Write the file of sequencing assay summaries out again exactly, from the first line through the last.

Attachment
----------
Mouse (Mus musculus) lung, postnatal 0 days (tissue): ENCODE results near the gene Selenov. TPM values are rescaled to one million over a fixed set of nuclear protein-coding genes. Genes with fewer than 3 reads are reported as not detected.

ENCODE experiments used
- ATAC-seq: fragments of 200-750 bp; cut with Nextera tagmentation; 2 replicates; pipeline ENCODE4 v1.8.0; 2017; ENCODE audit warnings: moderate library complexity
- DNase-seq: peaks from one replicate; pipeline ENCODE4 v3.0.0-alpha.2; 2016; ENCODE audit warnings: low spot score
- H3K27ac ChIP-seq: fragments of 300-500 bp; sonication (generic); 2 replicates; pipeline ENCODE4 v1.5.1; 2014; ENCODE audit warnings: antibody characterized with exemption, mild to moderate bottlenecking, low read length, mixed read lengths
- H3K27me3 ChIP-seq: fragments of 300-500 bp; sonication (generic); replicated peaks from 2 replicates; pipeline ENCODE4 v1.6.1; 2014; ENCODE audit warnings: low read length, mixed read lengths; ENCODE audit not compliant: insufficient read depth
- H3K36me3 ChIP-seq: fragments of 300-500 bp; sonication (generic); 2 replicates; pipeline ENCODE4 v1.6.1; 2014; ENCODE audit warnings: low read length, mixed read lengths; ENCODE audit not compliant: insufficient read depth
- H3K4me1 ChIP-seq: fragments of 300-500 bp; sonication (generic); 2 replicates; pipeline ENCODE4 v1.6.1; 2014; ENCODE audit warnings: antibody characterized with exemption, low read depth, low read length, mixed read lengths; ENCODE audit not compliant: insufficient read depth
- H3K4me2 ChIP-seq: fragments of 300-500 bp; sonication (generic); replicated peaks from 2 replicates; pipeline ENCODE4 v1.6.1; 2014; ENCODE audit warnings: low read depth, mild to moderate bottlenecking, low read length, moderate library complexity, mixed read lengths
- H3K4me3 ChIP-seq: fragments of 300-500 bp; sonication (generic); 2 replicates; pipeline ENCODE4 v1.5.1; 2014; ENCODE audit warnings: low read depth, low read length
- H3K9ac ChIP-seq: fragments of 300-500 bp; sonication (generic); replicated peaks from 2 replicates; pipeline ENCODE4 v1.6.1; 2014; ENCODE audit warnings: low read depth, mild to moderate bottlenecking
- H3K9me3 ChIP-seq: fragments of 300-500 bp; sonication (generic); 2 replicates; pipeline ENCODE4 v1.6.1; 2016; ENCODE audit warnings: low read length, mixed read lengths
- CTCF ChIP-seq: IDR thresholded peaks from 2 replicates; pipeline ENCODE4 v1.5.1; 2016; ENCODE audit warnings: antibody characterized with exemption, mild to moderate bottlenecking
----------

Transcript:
Mouse (Mus musculus) lung, postnatal 0 days (tissue): ENCODE results near the gene Selenov. TPM values are rescaled to one million over a fixed set of nuclear protein-coding genes. Genes with fewer than 3 reads are reported as not detected.

ENCODE experiments used
- ATAC-seq: fragments of 200-750 bp; cut with Nextera tagmentation; 2 replicates; pipeline ENCODE4 v1.8.0; 2017; ENCODE audit warnings: moderate library complexity
- DNase-seq: peaks from one replicate; pipeline ENCODE4 v3.0.0-alpha.2; 2016; ENCODE audit warnings: low spot score
- H3K27ac ChIP-seq: fragments of 300-500 bp; sonication (generic); 2 replicates; pipeline ENCODE4 v1.5.1; 2014; ENCODE audit warnings: antibody characterized with exemption, mild to moderate bottlenecking, low read length, mixed read lengths
- H3K27me3 ChIP-seq: fragments of 300-500 bp; sonication (generic); replicated peaks from 2 replicates; pipeline ENCODE4 v1.6.1; 2014; ENCODE audit warnings: low read length, mixed read lengths; ENCODE audit not compliant: insufficient read depth
- H3K36me3 ChIP-seq: fragments of 300-500 bp; sonication (generic); 2 replicates; pipeline ENCODE4 v1.6.1; 2014; ENCODE audit warnings: low read length, mixed read lengths; ENCODE audit not compliant: insufficient read depth
- H3K4me1 ChIP-seq: fragments of 300-500 bp; sonication (generic); 2 replicates; pipeline ENCODE4 v1.6.1; 2014; ENCODE audit warnings: antibody characterized with exemption, low read depth, low read length, mixed read lengths; ENCODE audit not compliant: insufficient read depth
- H3K4me2 ChIP-seq: fragments of 300-500 bp; sonication (generic); replicated peaks from 2 replicates; pipeline ENCODE4 v1.6.1; 2014; ENCODE audit warnings: low read depth, mild to moderate bottlenecking, low read length, moderate library complexity, mixed read lengths
- H3K4me3 ChIP-seq: fragments of 300-500 bp; sonication (generic); 2 replicates; pipeline ENCODE4 v1.5.1; 2014; ENCODE audit warnings: low read depth, low read length
- H3K9ac ChIP-seq: fragments of 300-500 bp; sonication (generic); replicated peaks from 2 replicates; pipeline ENCODE4 v1.6.1; 2014; ENCODE audit warnings: low read depth, mild to moderate bottlenecking
- H3K9me3 ChIP-seq: fragments of 300-500 bp; sonication (generic); 2 replicates; pipeline ENCODE4 v1.6.1; 2016; ENCODE audit warnings: low read length, mixed read lengths
- CTCF ChIP-seq: IDR thresholded peaks from 2 replicates; pipeline ENCODE4 v1.5.1; 2016; ENCODE audit warnings: antibody characterized with exemption, mild to moderate bottlenecking